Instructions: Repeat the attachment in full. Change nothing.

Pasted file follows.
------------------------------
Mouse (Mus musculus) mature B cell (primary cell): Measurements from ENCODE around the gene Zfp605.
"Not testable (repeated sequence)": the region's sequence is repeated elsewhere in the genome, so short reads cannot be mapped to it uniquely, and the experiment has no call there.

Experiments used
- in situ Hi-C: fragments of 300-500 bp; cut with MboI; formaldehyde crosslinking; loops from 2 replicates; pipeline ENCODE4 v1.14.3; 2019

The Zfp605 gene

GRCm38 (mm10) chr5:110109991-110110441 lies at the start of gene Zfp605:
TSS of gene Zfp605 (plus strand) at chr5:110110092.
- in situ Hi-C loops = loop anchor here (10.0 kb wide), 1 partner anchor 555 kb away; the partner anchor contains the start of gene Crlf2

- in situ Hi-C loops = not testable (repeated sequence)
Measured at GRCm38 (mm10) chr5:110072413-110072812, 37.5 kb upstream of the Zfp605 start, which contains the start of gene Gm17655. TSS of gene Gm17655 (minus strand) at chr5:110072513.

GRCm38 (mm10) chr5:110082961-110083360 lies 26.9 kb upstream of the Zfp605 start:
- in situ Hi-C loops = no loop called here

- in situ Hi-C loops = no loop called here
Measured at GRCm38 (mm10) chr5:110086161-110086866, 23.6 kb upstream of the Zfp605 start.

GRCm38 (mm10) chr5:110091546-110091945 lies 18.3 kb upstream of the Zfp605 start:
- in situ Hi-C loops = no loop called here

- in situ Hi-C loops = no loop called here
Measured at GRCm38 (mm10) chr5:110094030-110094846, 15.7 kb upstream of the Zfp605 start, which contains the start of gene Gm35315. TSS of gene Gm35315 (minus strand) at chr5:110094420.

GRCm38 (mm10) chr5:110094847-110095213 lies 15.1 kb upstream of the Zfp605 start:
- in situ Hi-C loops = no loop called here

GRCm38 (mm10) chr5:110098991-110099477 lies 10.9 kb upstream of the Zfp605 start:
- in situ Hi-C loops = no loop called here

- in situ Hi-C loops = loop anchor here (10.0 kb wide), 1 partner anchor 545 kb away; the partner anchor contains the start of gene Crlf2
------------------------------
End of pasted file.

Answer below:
Mouse (Mus musculus) mature B cell (primary cell): Measurements from ENCODE around the gene Zfp605.
"Not testable (repeated sequence)": the region's sequence is repeated elsewhere in the genome, so short reads cannot be mapped to it uniquely, and the experiment has no call there.

Experiments used
- in situ Hi-C: fragments of 300-500 bp; cut with MboI; formaldehyde crosslinking; loops from 2 replicates; pipeline ENCODE4 v1.14.3; 2019

The Zfp605 gene

GRCm38 (mm10) chr5:110109991-110110441 lies at the start of gene Zfp605:
TSS of gene Zfp605 (plus strand) at chr5:110110092.
- in situ Hi-C loops = loop anchor here (10.0 kb wide), 1 partner anchor 555 kb away; the partner anchor contains the start of gene Crlf2

- in situ Hi-C loops = not testable (repeated sequence)
Measured at GRCm38 (mm10) chr5:110072413-110072812, 37.5 kb upstream of the Zfp605 start, which contains the start of gene Gm17655. TSS of gene Gm17655 (minus strand) at chr5:110072513.

GRCm38 (mm10) chr5:110082961-110083360 lies 26.9 kb upstream of the Zfp605 start:
- in situ Hi-C loops = no loop called here

- in situ Hi-C loops = no loop called here
Measured at GRCm38 (mm10) chr5:110086161-110086866, 23.6 kb upstream of the Zfp605 start.

GRCm38 (mm10) chr5:110091546-110091945 lies 18.3 kb upstream of the Zfp605 start:
- in situ Hi-C loops = no loop called here

- in situ Hi-C loops = no loop called here
Measured at GRCm38 (mm10) chr5:110094030-110094846, 15.7 kb upstream of the Zfp605 start, which contains the start of gene Gm35315. TSS of gene Gm35315 (minus strand) at chr5:110094420.

GRCm38 (mm10) chr5:110094847-110095213 lies 15.1 kb upstream of the Zfp605 start:
- in situ Hi-C loops = no loop called here

GRCm38 (mm10) chr5:110098991-110099477 lies 10.9 kb upstream of the Zfp605 start:
- in situ Hi-C loops = no loop called here

- in situ Hi-C loops = loop anchor here (10.0 kb wide), 1 partner anchor 545 kb away; the partner anchor contains the start of gene Crlf2